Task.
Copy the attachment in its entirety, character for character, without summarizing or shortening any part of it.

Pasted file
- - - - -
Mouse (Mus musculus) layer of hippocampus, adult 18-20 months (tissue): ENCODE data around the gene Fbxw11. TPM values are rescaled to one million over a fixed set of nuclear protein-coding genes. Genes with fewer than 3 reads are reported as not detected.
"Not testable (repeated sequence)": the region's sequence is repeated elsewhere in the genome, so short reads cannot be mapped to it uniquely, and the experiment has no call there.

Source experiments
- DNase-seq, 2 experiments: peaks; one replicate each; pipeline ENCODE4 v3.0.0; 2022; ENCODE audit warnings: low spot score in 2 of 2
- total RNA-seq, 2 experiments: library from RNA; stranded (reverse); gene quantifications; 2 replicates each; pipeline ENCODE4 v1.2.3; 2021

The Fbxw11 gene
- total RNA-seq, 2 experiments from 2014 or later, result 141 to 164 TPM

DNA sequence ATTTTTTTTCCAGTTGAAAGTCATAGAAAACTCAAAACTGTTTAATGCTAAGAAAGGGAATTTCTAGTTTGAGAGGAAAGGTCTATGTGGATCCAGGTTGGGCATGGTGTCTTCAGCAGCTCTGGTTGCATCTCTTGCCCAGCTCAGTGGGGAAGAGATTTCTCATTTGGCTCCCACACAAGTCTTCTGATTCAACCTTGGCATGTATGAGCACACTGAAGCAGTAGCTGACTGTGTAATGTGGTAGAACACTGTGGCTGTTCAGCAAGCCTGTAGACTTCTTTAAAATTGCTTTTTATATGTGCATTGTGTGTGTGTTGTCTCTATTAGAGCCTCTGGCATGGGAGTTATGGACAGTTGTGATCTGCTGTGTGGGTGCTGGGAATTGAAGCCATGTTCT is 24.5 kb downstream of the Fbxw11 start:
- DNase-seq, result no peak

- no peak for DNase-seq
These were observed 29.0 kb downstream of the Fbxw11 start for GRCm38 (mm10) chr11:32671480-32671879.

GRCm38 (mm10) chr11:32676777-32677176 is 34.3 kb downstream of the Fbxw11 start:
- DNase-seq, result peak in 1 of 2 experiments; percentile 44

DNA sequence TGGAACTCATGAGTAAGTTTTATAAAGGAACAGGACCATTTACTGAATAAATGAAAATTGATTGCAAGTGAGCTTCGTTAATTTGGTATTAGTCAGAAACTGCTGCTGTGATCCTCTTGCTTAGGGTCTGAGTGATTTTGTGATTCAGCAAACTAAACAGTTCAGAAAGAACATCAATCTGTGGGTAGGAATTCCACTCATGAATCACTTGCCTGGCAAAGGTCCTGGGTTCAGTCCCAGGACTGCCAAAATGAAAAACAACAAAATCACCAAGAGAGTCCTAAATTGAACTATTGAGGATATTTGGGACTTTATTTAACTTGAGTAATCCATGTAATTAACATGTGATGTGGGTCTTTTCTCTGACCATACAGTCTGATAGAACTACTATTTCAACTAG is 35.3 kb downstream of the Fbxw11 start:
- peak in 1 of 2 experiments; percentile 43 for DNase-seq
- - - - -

Mouse (Mus musculus) layer of hippocampus, adult 18-20 months (tissue): ENCODE data around the gene Fbxw11. TPM values are rescaled to one million over a fixed set of nuclear protein-coding genes. Genes with fewer than 3 reads are reported as not detected.
"Not testable (repeated sequence)": the region's sequence is repeated elsewhere in the genome, so short reads cannot be mapped to it uniquely, and the experiment has no call there.

Source experiments
- DNase-seq, 2 experiments: peaks; one replicate each; pipeline ENCODE4 v3.0.0; 2022; ENCODE audit warnings: low spot score in 2 of 2
- total RNA-seq, 2 experiments: library from RNA; stranded (reverse); gene quantifications; 2 replicates each; pipeline ENCODE4 v1.2.3; 2021

The Fbxw11 gene
- total RNA-seq, 2 experiments from 2014 or later, result 141 to 164 TPM

DNA sequence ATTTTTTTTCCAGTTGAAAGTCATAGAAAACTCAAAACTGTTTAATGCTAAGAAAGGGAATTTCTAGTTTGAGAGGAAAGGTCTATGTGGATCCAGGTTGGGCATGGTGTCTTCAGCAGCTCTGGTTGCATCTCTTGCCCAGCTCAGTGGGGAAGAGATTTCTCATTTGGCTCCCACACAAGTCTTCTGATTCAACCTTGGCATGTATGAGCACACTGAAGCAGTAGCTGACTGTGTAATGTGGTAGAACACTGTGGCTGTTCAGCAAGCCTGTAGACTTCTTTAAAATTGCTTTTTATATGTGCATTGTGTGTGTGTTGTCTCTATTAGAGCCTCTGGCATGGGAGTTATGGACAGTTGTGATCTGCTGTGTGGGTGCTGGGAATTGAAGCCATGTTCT is 24.5 kb downstream of the Fbxw11 start:
- DNase-seq, result no peak

- no peak for DNase-seq
These were observed 29.0 kb downstream of the Fbxw11 start for GRCm38 (mm10) chr11:32671480-32671879.

GRCm38 (mm10) chr11:32676777-32677176 is 34.3 kb downstream of the Fbxw11 start:
- DNase-seq, result peak in 1 of 2 experiments; percentile 44

DNA sequence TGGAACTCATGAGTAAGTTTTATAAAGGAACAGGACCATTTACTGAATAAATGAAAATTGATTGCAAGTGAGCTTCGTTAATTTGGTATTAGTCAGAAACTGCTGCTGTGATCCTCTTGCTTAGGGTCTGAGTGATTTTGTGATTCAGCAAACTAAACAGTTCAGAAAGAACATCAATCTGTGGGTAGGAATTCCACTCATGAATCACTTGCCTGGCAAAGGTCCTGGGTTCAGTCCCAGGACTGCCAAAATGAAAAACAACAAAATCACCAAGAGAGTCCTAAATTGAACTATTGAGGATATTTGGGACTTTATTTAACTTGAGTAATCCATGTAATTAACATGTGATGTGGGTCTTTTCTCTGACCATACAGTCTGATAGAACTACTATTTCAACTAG is 35.3 kb downstream of the Fbxw11 start:
- peak in 1 of 2 experiments; percentile 43 for DNase-seq